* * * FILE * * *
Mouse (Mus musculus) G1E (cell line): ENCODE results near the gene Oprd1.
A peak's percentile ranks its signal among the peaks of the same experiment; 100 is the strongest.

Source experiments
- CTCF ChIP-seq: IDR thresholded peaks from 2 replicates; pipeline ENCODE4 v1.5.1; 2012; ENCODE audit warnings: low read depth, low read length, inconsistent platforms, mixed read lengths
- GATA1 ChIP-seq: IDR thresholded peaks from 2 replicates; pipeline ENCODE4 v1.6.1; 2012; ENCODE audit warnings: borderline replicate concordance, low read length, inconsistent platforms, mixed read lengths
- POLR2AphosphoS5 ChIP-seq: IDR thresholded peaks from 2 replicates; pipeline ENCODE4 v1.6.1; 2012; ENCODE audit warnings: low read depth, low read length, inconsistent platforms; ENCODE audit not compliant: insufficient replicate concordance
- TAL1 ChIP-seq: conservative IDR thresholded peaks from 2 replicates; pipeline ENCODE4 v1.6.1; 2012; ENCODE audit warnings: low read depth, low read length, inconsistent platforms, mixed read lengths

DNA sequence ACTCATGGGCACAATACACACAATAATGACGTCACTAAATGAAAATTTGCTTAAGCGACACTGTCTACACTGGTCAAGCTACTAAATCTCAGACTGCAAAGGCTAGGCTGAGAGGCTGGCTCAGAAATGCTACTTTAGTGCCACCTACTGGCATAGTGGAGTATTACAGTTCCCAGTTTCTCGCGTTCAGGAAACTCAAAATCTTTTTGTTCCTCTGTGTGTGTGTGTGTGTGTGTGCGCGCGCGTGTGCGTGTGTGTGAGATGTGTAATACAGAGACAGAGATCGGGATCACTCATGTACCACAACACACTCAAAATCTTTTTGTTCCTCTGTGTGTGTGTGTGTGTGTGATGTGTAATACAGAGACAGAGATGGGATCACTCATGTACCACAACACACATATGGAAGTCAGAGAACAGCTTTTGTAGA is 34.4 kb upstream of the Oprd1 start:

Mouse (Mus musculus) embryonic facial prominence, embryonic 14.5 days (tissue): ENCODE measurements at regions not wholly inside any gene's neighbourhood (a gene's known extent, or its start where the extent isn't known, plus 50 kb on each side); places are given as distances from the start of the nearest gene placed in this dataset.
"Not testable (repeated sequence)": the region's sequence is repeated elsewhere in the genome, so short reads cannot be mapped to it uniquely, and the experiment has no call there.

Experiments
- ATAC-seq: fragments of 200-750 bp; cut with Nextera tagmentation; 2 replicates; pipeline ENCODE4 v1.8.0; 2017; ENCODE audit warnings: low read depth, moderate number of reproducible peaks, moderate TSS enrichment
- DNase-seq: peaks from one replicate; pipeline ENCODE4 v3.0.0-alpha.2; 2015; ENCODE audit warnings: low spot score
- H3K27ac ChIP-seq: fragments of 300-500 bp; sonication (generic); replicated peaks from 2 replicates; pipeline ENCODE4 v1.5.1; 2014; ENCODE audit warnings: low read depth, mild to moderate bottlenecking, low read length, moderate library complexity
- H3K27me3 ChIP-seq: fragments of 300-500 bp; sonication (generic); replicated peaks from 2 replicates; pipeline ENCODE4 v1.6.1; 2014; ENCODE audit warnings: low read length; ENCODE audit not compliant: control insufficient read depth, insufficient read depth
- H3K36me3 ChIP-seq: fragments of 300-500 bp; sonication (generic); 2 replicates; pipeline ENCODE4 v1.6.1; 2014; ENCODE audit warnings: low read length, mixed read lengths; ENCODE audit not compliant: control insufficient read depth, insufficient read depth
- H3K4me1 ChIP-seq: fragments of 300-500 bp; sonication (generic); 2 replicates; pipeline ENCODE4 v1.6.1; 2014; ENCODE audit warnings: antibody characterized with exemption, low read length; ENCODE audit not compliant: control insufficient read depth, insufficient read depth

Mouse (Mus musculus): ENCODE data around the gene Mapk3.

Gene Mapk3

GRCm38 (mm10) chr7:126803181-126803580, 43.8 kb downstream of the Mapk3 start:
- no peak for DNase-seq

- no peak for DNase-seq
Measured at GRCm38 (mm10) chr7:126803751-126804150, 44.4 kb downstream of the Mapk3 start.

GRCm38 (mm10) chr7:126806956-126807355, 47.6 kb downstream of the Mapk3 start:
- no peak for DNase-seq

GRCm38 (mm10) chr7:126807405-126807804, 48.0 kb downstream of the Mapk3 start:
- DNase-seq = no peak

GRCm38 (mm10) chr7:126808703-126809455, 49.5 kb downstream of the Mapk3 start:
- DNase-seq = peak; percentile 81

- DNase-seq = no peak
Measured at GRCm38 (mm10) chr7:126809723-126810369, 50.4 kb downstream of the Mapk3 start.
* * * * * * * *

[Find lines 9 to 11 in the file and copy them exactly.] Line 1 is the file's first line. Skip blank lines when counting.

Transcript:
Mouse (Mus musculus) embryonic facial prominence, embryonic 14.5 days (tissue): ENCODE measurements at regions not wholly inside any gene's neighbourhood (a gene's known extent, or its start where the extent isn't known, plus 50 kb on each side); places are given as distances from the start of the nearest gene placed in this dataset.
"Not testable (repeated sequence)": the region's sequence is repeated elsewhere in the genome, so short reads cannot be mapped to it uniquely, and the experiment has no call there.

Experiments